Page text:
DevOps Transformation in Large Enterprises
How can large organizations move into the promised land of DevOps that is about fast, consistent and secure automation?
At ChefConf 2019, Damith – Indellient’s VP of DevOps – sat down with Chris from Digital Anarchist to discuss this and the changing landscape of Enterprise DevOps. You can watch the interview over here or read the full transcript at the end of this post.
Throughout their conversation, Chris and Damith openly discussed the DevOps challenges that are unique to large enterprises due to either the scale of their operations and/or their reliance on legacy technologies (ahem, ‘heritage applications’).
Damith highlighted Indellient’s multi-faceted strategy for tackling Enterprise DevOps challenges; we leverage culture, processes and technologies to build a durable solution rather than just focusing on tools and techniques. Damith further talked about the often neglected, yet critical, role of an organization’s culture in determining the success of a DevOps transformation project.
He shed light on why Chef Habitat is a perfect tool for enterprises who want to migrate their legacy application into the cloud and how it enables them to automate their CI/CD pipelines without significantly disrupting their existing toolchain and processes. He mentioned how Indellient’s involvement in one of the largest Chef Habitat deployments to date has made him appreciate the importance of patience and proper planning for DevOps transformation projects.
He further discussed why the horses of the DevOps world (enterprises) should avoid the impulse of implementing Push To Deploy capability (like the Unicorns) from Day One; instead, they should breakdown the project into various stages, identify KPIs for success at every stage and laser focus on hitting those KPIs. Failure to identify and build clear stepping stones in the initial phase of a project may lead to frustration and disillusionment down the road.
Lastly, the conversation touched on the recent trends in the DevOps world; for example, how the looming End Of Life of popular legacy software is pushing companies to initiate DevOps transformation projects and why, all of a sudden, it’s not politically correct to say “legacy software.”
Click here to watch the full video or keep scrolling to read the interview transcript. If you have any questions or concerns about your organizations DevOps project, please contact us by filling out this form.
Chris: Tell me a little bit about your role.
Damith: Sure. I’m from Indellient, and I oversee the DevOps line of business. So we work with SMEs all the way up to the Fortune 20; providing them DevOps solutions both from technology, process and culture perspective
Chris: Oh, culture even, because that’s one of the hardest?
Damith: It is, it is hard it takes a while to get things going and get the culture right. But it’s essential in terms of getting the traction and adoption within an organization; especially, when you think about running operations at scale.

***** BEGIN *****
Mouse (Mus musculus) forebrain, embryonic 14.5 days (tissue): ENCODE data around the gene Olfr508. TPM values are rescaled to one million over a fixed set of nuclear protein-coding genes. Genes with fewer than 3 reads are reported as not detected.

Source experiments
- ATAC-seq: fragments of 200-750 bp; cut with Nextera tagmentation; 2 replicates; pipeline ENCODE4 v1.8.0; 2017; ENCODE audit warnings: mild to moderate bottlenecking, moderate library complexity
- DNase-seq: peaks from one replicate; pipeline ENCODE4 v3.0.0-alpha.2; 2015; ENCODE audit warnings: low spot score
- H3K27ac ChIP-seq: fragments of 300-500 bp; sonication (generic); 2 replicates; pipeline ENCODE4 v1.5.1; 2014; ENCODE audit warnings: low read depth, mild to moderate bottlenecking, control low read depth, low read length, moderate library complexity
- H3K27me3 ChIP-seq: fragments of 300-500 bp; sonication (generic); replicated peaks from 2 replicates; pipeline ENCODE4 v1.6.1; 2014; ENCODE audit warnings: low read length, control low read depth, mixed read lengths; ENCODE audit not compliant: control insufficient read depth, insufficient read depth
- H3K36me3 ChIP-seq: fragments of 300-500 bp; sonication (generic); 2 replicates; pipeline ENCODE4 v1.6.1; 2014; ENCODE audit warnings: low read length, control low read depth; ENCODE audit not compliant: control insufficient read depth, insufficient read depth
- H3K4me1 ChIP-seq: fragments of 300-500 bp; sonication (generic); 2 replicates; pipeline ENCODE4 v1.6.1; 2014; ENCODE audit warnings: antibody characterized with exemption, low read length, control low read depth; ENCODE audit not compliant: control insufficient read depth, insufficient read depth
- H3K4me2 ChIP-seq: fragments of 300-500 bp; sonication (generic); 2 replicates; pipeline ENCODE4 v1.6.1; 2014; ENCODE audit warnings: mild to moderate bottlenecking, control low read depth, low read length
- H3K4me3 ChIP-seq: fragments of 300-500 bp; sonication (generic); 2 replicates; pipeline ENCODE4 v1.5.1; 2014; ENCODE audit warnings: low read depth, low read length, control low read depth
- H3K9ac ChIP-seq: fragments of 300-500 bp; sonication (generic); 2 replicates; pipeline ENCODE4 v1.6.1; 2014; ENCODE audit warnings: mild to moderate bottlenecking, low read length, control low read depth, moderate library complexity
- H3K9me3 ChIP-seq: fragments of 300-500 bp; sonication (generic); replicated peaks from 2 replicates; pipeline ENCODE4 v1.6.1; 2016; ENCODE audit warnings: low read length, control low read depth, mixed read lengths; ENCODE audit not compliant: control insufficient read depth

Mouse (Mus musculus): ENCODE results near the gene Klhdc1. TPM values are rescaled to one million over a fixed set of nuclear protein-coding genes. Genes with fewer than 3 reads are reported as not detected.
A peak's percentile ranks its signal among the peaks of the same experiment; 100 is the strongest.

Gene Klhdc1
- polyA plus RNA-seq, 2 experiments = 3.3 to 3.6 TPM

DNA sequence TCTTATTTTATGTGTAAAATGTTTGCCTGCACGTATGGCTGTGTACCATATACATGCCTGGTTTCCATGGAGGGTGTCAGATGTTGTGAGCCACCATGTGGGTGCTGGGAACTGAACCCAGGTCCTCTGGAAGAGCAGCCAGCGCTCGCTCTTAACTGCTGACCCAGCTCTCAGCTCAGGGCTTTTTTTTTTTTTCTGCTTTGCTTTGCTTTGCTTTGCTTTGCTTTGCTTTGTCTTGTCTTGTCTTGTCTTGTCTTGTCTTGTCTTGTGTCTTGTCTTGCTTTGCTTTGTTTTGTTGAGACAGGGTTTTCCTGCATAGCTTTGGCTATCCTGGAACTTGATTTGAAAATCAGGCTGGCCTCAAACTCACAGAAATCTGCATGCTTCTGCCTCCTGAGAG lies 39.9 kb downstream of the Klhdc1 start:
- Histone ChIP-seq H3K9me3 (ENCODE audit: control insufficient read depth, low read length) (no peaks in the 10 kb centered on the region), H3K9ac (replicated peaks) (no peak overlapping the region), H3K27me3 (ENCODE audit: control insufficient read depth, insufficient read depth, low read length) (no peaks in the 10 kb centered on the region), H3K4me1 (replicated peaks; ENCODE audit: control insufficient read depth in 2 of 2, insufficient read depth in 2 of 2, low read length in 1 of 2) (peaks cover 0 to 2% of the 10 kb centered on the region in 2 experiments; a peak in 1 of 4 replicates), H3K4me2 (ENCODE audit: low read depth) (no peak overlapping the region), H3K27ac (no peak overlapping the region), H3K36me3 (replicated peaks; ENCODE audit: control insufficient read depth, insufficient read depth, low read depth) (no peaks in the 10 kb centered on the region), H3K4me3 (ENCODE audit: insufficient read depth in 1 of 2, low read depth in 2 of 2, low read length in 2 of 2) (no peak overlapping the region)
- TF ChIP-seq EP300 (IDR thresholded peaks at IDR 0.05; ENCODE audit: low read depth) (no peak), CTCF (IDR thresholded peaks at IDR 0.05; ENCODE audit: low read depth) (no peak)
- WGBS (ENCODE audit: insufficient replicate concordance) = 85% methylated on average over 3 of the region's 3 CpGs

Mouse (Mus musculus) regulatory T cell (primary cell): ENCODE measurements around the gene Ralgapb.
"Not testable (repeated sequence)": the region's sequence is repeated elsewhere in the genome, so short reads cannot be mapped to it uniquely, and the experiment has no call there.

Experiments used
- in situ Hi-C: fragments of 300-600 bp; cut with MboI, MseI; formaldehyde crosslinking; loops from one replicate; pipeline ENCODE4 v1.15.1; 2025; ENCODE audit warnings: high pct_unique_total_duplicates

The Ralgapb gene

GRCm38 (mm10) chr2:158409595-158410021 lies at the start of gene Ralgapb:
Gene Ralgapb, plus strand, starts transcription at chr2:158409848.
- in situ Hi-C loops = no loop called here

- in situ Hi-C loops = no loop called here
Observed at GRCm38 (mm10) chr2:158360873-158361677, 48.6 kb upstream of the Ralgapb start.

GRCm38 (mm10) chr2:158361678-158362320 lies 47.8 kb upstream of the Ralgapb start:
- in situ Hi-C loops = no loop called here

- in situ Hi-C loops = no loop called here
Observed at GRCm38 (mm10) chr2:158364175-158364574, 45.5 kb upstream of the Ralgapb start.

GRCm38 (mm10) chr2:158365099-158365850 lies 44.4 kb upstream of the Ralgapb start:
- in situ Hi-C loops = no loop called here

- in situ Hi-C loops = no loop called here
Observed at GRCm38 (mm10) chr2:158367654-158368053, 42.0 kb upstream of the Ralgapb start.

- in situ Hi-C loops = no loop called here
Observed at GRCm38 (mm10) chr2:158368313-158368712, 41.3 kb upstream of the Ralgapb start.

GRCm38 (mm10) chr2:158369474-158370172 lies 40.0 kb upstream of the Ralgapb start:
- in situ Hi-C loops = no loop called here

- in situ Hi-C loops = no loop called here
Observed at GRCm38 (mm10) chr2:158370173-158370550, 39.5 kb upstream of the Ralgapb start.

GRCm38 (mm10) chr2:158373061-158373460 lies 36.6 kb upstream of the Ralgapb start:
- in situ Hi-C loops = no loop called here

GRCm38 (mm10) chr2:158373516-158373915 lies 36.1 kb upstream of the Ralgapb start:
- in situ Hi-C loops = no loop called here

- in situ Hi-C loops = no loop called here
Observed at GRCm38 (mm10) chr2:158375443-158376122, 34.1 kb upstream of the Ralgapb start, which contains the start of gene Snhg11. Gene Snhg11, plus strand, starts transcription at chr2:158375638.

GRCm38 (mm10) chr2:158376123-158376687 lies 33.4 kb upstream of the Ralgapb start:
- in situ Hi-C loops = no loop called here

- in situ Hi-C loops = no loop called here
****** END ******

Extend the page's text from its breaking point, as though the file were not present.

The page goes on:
Chirs: So, being on the DevOps side and the DevOps focus, I am assuming you’re dealing with a lot of automation around CI/CD?
Damith: We do. Yeah. We definitely deal with different CI/CD platforms and with different ways to deliver applications from local development to production.
Chris: Yeah. And so, being at ChefConf, you know they launched Habitat version…?
Damith: Habitat 0.81 just came out like a week or so ago. But that’s the latest version of Habitat. And what we see right now is Habitat is really starting to gain some momentum in the marketplace. It’s been around for a couple of years, but the adoption is really starting to pick up now.
Chris: Yeah, so that’s what I wanted to dig into a little bit because I’m familiar with Habitat, but I haven’t yet heard about a full-blown implementation.
Damith: So we’ve been lucky enough to be involved in one of Chefs largest Habitat implementations to date with one of their enterprise customers. And so I think one of the real values – and Berry highlighted this earlier in his discussion – is about legacy applications or heritage applications as they’re called and a lot of the CI/CD solutions today focus on that new or homegrown. But most of the organizations run on a legacy solution and that’s not going to change anytime soon. So it’s really about how do you manage those applications in the same way. You can have the strategy of today, which is just a manual way usually to manage these applications or you can try to find a better way and Habitat provides that better way.
Chris: Somebody I was talking to earlier brought up the heritage as well as that just an easy way to say legacy, I think.
Damith: Yes, I think so too.
Chris: So are you encountering a lot of organizations who are going through that digital transformation, so they’re not starting net new with the CI/CD: they have to look at Heritage applications and bringing them into modern processes?